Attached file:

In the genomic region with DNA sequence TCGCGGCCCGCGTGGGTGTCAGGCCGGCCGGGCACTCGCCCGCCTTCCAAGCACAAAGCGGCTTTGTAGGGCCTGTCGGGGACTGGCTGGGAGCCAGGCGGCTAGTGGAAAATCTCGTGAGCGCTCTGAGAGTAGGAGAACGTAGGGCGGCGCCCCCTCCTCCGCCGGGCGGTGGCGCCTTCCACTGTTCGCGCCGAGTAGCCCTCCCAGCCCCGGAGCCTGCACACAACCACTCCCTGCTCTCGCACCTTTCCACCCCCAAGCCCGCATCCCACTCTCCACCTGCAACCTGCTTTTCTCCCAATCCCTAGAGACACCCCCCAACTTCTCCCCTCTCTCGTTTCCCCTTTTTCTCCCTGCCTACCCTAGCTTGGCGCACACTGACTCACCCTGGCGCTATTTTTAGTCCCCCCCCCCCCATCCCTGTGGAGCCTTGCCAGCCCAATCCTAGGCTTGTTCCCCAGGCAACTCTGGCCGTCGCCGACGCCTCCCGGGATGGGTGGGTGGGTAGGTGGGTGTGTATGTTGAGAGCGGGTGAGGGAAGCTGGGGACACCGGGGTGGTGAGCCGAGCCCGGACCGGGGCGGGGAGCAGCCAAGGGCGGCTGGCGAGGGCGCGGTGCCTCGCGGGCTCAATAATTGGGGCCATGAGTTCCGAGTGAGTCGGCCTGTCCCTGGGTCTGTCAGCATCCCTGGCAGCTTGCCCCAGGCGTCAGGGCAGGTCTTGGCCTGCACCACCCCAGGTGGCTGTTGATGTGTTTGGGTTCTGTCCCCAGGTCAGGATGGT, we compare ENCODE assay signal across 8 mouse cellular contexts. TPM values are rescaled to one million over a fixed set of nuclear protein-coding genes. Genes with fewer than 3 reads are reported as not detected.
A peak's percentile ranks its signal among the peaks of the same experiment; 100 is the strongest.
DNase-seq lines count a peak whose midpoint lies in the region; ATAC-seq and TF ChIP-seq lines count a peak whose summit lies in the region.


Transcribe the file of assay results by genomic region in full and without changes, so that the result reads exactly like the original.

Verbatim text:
In the genomic region with DNA sequence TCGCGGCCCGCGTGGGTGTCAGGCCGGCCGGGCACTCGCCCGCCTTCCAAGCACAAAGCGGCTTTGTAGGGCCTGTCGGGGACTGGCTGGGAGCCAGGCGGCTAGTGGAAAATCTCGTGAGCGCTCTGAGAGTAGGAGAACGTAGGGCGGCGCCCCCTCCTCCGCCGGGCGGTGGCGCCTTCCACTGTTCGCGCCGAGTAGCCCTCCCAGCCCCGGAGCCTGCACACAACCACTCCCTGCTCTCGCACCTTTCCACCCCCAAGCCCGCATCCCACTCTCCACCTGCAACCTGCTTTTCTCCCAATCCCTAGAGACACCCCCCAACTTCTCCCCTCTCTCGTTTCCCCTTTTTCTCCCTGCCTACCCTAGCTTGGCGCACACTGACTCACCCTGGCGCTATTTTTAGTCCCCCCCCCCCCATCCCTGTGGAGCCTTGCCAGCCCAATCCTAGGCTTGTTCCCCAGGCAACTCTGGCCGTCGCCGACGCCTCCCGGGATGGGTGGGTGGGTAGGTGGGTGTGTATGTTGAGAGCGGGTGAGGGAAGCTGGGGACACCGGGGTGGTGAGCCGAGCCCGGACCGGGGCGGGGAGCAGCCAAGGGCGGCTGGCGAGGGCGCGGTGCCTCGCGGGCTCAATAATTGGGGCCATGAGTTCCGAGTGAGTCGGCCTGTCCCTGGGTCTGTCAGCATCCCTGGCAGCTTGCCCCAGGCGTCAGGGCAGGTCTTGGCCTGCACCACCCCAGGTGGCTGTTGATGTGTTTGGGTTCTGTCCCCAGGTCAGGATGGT, we compare ENCODE assay signal across 8 mouse cellular contexts. TPM values are rescaled to one million over a fixed set of nuclear protein-coding genes. Genes with fewer than 3 reads are reported as not detected.
A peak's percentile ranks its signal among the peaks of the same experiment; 100 is the strongest.
DNase-seq lines count a peak whose midpoint lies in the region; ATAC-seq and TF ChIP-seq lines count a peak whose summit lies in the region.